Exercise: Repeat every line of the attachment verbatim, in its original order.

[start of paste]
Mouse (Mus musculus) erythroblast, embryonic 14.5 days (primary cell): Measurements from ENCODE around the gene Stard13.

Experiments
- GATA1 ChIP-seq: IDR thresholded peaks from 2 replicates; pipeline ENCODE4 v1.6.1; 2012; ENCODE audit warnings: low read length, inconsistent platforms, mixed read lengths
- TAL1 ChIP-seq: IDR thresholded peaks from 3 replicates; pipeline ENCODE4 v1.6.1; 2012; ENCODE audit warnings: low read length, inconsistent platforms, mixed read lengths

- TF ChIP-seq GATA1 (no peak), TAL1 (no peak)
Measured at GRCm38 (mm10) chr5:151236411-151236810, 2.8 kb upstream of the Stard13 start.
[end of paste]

Mouse (Mus musculus) erythroblast, embryonic 14.5 days (primary cell): Measurements from ENCODE around the gene Stard13.

Experiments
- GATA1 ChIP-seq: IDR thresholded peaks from 2 replicates; pipeline ENCODE4 v1.6.1; 2012; ENCODE audit warnings: low read length, inconsistent platforms, mixed read lengths
- TAL1 ChIP-seq: IDR thresholded peaks from 3 replicates; pipeline ENCODE4 v1.6.1; 2012; ENCODE audit warnings: low read length, inconsistent platforms, mixed read lengths

- TF ChIP-seq GATA1 (no peak), TAL1 (no peak)
Measured at GRCm38 (mm10) chr5:151236411-151236810, 2.8 kb upstream of the Stard13 start.